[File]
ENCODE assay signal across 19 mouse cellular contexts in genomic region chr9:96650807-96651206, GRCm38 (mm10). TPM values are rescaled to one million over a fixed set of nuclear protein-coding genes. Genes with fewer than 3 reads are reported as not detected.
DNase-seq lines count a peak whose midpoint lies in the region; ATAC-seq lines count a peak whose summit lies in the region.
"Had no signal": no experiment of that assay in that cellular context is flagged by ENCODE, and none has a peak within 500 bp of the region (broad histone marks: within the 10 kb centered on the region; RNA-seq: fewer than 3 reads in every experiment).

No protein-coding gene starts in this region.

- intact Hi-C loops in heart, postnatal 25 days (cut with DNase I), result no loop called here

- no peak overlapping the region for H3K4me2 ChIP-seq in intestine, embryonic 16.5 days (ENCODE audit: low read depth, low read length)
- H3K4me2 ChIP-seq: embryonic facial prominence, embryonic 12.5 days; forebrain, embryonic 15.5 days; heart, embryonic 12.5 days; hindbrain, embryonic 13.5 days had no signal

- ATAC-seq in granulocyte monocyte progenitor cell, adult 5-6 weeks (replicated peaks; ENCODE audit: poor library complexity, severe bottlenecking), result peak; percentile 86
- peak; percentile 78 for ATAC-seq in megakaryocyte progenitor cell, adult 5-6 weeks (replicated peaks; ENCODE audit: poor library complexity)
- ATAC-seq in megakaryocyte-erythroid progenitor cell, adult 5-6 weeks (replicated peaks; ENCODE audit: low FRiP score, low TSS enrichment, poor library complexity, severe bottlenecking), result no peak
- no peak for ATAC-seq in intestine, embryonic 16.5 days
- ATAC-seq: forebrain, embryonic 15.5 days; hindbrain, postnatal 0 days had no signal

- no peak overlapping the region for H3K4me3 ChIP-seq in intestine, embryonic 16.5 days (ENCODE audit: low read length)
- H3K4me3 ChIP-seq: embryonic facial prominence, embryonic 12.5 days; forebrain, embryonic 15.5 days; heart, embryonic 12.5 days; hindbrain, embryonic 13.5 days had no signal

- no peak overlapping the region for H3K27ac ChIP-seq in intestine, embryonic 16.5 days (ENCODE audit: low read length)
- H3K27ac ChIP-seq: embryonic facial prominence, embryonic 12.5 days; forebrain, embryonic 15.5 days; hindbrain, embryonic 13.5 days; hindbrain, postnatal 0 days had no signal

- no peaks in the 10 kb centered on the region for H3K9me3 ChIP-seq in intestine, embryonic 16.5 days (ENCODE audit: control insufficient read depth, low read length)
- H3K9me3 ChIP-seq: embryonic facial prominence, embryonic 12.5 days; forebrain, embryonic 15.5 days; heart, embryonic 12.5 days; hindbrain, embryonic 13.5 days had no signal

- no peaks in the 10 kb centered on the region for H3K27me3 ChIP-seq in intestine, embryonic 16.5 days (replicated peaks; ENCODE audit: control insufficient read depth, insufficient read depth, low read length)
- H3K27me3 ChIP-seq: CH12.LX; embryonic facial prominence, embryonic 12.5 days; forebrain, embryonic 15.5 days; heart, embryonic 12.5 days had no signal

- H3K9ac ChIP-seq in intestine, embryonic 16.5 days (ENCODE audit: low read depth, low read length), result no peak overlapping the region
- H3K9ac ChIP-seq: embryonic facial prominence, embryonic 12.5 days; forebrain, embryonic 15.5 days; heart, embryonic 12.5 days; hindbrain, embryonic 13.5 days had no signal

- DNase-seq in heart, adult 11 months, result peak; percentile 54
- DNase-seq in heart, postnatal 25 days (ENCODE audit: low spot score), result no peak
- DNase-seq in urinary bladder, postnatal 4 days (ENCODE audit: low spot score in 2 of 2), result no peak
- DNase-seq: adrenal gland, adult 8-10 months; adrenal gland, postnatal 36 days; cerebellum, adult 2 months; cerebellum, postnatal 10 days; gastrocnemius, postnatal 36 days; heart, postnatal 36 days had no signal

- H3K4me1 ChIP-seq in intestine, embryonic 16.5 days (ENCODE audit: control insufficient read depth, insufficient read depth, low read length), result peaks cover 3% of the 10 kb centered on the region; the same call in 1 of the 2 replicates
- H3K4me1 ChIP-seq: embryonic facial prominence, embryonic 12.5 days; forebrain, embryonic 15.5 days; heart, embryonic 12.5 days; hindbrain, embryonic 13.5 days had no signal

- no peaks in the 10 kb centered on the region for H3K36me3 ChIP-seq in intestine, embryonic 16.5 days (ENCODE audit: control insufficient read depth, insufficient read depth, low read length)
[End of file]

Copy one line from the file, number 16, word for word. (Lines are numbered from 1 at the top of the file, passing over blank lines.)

- H3K27ac ChIP-seq: embryonic facial prominence, embryonic 12.5 days; forebrain, embryonic 15.5 days; hindbrain, embryonic 13.5 days; hindbrain, postnatal 0 days had no signal